By Louis Lehot, the founder of L2 Counsel, P.C. and the video blog series #askasiliconvalleylawyer

Stock options are how cash-starved tech and life sciences companies large and small can most easily recruit and retain talent. Stock options are also a great tool for bigtech and bigpharma companies to align the optionee’s interest with the business.

Even if you are excited to start a new chapter of your career, leaving a job is a stressful time for anyone. Before you pack up your things and send your goodbye emails, make sure not to forget about your stock options.

louis lehot stock options
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A stock option provides you the option to buy a stock share in the future at a set price. So, when you decide you’re ready to buy the stock using an option, you exercise the option. When you exercise your option, you pay the cash price in the option contract. In some cases, you can “net exercise” the stock options, with the number of shares corresponding to the value of the exercise price for all the shares deducted from the number of shares issued. If the cost of exercising your option is below the stock’s market value and there is a liquid public trading market, this can be very lucrative. If you exercise and sell, you will need to budget for the exercise price and the ensuing taxes that will be due on the gain (which will be ordinary income unless you exercise and hold for at least one year). Options that qualify for ISO treatment will be taxed differently than options that are “non-qualified.”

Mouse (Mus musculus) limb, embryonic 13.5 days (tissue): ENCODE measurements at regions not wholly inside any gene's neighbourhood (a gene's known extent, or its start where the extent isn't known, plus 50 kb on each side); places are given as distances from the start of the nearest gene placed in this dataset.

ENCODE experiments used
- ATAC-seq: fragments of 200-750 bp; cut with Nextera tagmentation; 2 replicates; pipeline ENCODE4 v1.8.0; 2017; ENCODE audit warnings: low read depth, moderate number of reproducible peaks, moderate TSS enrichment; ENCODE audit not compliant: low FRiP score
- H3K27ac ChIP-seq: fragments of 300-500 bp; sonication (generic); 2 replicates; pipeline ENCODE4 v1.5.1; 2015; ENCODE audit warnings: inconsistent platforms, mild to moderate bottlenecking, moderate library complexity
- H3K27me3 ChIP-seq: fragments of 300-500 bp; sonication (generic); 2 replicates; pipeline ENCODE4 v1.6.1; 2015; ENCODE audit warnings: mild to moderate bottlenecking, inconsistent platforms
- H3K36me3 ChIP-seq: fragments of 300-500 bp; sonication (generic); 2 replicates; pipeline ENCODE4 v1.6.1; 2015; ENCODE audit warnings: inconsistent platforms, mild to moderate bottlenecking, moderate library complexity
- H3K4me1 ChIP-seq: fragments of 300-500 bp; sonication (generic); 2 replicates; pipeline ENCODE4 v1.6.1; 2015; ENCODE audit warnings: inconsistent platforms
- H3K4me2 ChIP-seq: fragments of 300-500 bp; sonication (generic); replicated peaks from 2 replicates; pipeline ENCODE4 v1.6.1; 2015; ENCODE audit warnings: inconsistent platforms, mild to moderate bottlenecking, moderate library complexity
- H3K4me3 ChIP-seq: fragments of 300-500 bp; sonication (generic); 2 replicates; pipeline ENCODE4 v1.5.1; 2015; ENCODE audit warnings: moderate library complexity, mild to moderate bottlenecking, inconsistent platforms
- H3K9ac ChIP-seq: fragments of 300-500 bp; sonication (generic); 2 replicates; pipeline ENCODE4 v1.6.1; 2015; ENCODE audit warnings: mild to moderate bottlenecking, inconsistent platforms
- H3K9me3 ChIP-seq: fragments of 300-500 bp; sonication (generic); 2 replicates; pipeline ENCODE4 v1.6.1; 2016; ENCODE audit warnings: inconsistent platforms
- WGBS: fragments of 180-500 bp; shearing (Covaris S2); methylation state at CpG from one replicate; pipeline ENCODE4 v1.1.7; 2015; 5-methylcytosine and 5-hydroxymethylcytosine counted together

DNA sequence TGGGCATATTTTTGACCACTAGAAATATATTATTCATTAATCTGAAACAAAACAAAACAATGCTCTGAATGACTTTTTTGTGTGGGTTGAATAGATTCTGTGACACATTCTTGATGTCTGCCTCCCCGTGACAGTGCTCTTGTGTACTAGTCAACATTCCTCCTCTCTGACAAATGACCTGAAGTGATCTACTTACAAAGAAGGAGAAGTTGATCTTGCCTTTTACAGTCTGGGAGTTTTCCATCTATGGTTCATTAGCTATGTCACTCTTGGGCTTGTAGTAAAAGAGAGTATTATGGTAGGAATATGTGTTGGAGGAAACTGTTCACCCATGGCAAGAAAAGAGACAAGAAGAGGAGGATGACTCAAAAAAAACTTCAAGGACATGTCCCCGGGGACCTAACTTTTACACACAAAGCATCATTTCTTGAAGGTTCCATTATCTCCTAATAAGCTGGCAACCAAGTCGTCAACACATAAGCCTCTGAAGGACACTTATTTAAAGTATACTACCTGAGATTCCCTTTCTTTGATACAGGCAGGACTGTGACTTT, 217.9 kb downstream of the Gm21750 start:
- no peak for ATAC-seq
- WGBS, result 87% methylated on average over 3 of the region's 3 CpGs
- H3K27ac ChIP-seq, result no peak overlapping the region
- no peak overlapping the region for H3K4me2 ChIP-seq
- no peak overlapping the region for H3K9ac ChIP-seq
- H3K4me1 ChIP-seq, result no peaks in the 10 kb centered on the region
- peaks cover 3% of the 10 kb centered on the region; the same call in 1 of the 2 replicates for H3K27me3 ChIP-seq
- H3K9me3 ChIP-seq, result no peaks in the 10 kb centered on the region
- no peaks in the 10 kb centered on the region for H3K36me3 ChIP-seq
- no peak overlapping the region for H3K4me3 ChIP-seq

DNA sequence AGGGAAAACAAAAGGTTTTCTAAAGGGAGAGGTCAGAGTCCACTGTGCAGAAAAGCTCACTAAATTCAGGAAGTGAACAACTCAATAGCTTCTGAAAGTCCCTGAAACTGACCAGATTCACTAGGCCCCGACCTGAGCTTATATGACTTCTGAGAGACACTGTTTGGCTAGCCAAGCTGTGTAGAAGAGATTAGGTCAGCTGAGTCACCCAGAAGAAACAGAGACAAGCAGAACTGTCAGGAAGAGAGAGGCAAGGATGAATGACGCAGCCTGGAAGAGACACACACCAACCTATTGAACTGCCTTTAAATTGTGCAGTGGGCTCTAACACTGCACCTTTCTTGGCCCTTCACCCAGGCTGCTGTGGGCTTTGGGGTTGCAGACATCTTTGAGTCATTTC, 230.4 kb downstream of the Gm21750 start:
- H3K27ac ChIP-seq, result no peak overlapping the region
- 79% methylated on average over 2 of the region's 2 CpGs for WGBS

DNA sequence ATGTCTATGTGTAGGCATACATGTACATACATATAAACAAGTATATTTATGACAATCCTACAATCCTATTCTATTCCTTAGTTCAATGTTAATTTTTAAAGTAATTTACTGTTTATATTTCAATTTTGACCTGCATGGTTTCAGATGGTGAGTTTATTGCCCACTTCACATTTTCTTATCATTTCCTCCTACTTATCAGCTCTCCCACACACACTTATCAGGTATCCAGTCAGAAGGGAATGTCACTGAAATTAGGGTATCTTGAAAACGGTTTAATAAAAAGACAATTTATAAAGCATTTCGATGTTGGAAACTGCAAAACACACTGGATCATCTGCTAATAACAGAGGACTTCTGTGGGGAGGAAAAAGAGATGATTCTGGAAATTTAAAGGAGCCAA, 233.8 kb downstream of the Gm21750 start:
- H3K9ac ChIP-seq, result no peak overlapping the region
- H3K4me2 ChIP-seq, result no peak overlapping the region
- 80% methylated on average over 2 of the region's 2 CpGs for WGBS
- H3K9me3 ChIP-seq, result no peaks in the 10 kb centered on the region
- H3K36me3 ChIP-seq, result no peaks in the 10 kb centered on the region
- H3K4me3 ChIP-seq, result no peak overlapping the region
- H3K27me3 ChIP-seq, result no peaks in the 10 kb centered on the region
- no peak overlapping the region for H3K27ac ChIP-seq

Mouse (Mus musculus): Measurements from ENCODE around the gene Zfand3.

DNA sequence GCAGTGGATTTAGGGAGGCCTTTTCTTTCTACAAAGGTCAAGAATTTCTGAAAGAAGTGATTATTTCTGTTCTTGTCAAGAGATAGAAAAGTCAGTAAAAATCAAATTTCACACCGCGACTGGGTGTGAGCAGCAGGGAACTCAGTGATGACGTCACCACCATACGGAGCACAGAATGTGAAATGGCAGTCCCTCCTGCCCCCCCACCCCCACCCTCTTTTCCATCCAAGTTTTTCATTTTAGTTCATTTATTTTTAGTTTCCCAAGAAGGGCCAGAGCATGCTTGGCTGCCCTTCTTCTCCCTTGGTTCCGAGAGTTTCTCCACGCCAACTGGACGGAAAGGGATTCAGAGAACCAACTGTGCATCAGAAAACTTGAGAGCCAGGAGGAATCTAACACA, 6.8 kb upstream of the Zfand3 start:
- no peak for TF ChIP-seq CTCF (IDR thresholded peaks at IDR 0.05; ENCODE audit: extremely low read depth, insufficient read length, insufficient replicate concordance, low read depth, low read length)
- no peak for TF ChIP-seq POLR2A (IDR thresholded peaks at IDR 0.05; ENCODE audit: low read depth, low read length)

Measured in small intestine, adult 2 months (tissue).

If you have stock options with the company you are leaving, you should quickly act (or not act) with your eyes wide open. Your company is not obligated and may not remind you about any stake you are entitled to, much less the expiration date of the award. If the company is privately owned, you likely cannot turn your stock into cash just yet. But sometimes, equity can turn into wealth, and if your company does well, you could end up earning more from your equity than from your salary.

Often, employees miss out on a lot of money because they are unaware of vesting terms and the post-termination exercise period of their stock options. The post-termination exercise period refers to the period after the end of your service with the company, during which an option must be exercised before it expires. Often, vested stock options expire if they are not exercised within the specified timeframe after your termination of service.

Typically, stock options expire within 90 days of leaving the company, so if you don’t exercise your options, you could lose them. Most companies accept this as standard practice based on IRS regulations around ISOs’ tax treatment after employment ends. However, it’s recently been challenged by many, and some companies have even extended this window. But overall, if your vested stock options are not exercised before the expiration of the post-termination exercise period, they expire and are canceled. And in many cases, you will miss out on tax advantages if by waiting because ISOs turn into non-qualified stock options (NSOs).